And the scene also actually featured lube, which gay sex scenes never feature lube!

Yeah, I think that was actually the addition of my gay producer. I think that was my producer being like, “He should definitely have lube!” Lube is obviously a very essential part of gay sex. Can’t leave home without it!

So, I’ve worked in digital media for a while and I see a lot of the same culture at EggWoke [the fictional site where Ryan works in Special] that I’ve seen in a lot of digital media. They want you to harvest your deepest, darkest parts of yourself for clicks. What advice would you give writers who are living with a disability or marginalized in any way who might be pressured to tell their stories when they’re not ready?

My advice is don’t do it. I know that when I started writing for the internet, I was in such a hungry, desperate place, that I was like, “I’ll write about anything! I have no boundaries! I need a career.” And then over time, like six months, I realized that that was not a place to be, emotionally prostituting yourself for two dollars. You have to really create boundaries and realize what you’re comfortable with. If you’re not ready, you have to say you’re not ready to talk about this. Do something else: sell your sperm, do foot fetish work. That has more integrity than exploiting yourself.

You also try to show the awkwardness that can happen when a disabled person and a non-disabled person try to have sex. What advice would give you non-disabled people who want to talk to someone with a disability on apps?

I don’t know if I’ve ever been in that position. I’m trying to think. I didn’t really date. I need to say that a million times. I was single for many, many years and I think it was because of scenarios like you just said. I was so fearful of talking about my disability. So, what I will say is through my coming out of the disability closet — usually no one cares about the things you care about as much as you do. When it comes to getting laid, in my experience, once you’re there, no one gives a shit. It’s just like, “Let’s do it!” So be comfortable and confident and if for whatever reason the person is not receptive, if anyone has some sort on unsavory reaction to your disability then say, “Goodbye and good luck with your fucking projects!”

Complete Article HERE!

Share

Demystifying the internal condom

Share

A guide for anyone whose sex life demands options

By Elizabeth Entenman

Getting tested for sexually transmitted diseases (STDs) and sexually transmitted infections (STIs) can be scary. But regular STD and STI testing is an important part of your sexual health. According to data released by the Centers for Disease Control and Prevention in 2018, STD rates have continued to increase for four consecutive years. From 2013 to 2017, gonorrhea cases increased by 67% and syphilis cases nearly doubled.

April is STD Awareness Month, and now is a good time to get tested and learn more about your prevention options. When you think of prevention methods, regular latex condoms probably come to mind first. But you should also know about the internal condom (formerly the female condom). It’s an easy-to-use alternative that we think everyone should consider including in their sexual repertoire.

We spoke with Julia Bennett, director of learning strategy for education at Planned Parenthood Federation of America, about internal condoms. Bennett explained what internal condoms are, how they help protect against STIs, and how they’re different from regular condoms. Here are answers to some common questions you might have.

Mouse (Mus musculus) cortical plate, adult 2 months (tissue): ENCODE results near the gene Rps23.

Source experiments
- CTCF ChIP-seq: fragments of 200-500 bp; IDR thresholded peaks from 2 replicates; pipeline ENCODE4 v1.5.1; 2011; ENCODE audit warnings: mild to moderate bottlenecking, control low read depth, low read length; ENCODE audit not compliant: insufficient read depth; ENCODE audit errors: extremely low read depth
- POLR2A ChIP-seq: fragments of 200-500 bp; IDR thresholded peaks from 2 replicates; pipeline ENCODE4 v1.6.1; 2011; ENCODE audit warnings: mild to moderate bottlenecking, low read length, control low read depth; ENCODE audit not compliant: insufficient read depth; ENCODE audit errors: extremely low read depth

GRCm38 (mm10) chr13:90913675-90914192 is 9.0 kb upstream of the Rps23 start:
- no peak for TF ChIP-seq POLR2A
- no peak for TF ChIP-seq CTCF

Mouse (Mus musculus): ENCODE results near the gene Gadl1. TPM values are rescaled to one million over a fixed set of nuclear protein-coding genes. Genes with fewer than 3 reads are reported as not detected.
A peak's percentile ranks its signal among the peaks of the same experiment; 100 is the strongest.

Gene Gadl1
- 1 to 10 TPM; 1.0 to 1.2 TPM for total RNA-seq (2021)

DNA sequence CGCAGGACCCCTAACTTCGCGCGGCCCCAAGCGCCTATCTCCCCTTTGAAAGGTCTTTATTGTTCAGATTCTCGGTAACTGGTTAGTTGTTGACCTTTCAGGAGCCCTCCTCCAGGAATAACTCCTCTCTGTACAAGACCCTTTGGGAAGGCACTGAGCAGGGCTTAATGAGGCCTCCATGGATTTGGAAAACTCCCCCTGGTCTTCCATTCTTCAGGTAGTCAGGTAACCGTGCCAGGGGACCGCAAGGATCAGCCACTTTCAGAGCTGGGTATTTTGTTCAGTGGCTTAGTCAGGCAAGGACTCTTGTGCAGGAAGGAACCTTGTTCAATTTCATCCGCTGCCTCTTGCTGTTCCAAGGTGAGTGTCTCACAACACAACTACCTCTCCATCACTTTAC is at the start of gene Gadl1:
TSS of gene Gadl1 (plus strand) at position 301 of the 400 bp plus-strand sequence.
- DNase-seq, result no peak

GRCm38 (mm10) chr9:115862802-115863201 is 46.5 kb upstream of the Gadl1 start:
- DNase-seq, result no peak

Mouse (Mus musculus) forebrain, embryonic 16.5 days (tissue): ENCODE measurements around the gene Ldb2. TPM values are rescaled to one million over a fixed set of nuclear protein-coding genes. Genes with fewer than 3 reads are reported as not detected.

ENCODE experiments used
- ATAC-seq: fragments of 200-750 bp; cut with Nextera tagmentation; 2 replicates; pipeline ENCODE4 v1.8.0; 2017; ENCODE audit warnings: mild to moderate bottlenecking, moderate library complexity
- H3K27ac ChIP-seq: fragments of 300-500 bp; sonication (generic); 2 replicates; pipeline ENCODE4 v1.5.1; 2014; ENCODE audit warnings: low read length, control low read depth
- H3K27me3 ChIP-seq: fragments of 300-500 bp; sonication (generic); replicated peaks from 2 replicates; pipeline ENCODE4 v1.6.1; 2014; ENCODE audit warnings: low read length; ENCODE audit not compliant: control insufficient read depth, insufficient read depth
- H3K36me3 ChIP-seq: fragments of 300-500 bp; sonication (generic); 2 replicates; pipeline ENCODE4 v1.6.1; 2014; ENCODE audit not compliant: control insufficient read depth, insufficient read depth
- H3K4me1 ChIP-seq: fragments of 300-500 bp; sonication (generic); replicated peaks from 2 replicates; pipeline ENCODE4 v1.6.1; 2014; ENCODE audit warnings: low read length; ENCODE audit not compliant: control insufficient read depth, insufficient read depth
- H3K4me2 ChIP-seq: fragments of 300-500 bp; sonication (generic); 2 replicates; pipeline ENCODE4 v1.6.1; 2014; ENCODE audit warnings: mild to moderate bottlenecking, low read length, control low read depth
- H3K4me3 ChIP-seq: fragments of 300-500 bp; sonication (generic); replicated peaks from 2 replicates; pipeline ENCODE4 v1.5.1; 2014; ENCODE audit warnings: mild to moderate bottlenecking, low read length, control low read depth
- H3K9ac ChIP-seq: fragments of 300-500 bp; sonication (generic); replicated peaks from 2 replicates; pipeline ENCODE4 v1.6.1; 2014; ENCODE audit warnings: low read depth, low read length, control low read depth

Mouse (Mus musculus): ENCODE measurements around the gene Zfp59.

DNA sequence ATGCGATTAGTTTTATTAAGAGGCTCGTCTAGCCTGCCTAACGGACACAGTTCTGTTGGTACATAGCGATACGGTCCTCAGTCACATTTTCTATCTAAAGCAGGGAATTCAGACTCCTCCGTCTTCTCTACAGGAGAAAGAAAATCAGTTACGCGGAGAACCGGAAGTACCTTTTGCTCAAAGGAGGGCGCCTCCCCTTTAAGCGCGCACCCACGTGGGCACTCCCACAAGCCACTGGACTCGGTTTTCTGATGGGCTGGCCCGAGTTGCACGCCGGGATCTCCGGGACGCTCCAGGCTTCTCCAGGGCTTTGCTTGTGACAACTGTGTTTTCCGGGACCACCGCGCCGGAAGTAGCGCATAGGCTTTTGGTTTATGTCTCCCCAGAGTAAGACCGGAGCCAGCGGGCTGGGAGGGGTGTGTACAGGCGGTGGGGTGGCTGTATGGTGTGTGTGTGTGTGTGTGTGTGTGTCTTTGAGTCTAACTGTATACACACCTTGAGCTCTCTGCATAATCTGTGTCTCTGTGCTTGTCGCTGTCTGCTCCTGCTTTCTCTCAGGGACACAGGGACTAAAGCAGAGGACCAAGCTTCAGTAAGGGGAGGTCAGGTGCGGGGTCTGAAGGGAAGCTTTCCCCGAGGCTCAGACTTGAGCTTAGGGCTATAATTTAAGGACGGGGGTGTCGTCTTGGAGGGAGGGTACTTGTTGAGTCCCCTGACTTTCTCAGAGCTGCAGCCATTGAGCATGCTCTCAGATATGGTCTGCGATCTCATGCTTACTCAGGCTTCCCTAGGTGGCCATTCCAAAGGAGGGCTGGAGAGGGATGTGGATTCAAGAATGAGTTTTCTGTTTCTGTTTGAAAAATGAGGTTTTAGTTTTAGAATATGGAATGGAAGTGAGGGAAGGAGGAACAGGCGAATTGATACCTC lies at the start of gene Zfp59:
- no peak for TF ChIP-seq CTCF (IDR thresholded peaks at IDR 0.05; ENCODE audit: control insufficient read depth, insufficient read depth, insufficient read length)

What is an internal condom?

“Internal condoms (formerly known as ‘female condoms’) are an alternative to regular (external) condoms. They provide great protection from both pregnancy and sexually transmitted infections. However, instead of going on a penis or sex toy, internal condoms go inside either the vagina (for vaginal sex) or anus (for anal sex). People of any gender can use them for vaginal or anal sex. To use an internal condom for anal sex, simply take the inside ring out.”

How do internal condoms work?

“Internal condoms are made of nitrile (a type of soft plastic). They create a barrier between people’s genitals during anal or vaginal sex. This barrier stops sperm and egg from meeting, which prevents pregnancy. It also helps prevent STIs from spreading. Internal condoms put up a barrier, so you don’t come in contact with each other’s semen (cum), pre-cum, or genital skin, all of which can spread STIs. But you do have to use them every time you have sex, from start to finish, for them to work.”

Can anyone use an internal condom?

“Last fall, the U.S. Food and Drug Administration (FDA) renamed the internal condom, as it was previously known as the ‘female condom.’ The FDA moved the internal condom from a Class 3 medical device to a Class 2 medical device—the same as other condoms. This change will help make internal condoms easier to access in the future. The reclassification also underscores their versatility—anyone can use them, regardless of gender identity or sexual orientation.”

How effective are internal condoms?

“Internal condoms are really good at preventing both STIs and pregnancy. About 21 out of 100 people who use internal condoms for birth control get pregnant each year. If you use them from start to finish every time you have vaginal sex, they can work even better. Keep in mind that you can get even more pregnancy prevention powers by using internal condoms along with another birth control method (like the pill or IUD). That way you’ve got protection from STIs, and double protection from pregnancy.”

What are the benefits of using internal condoms?

“There are a lot of benefits to internal condoms:

They help prevent STIs. Condoms, including internal condoms, are the only method of birth control that also protects against STIs.